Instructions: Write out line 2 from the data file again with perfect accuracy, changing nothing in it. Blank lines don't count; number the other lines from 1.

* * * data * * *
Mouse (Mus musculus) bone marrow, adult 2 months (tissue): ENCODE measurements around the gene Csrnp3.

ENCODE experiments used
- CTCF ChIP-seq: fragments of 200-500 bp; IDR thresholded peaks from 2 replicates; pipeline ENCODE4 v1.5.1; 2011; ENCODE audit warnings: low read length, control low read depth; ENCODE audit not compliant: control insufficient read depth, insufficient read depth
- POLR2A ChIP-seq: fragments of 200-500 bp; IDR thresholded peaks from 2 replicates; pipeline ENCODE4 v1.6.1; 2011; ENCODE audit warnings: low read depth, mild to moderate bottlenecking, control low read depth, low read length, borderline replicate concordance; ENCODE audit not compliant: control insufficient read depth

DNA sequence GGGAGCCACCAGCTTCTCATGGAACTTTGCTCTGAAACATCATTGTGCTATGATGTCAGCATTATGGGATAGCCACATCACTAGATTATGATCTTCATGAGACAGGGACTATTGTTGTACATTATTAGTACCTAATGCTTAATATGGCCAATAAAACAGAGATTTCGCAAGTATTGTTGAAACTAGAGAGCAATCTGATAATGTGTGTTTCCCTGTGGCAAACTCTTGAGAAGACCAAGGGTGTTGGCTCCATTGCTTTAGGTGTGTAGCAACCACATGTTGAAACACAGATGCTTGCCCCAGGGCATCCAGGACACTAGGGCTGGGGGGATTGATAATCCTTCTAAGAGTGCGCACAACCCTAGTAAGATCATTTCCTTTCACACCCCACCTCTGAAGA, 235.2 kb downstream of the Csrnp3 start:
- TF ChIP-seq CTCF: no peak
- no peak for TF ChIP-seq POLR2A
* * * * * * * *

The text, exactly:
ENCODE experiments used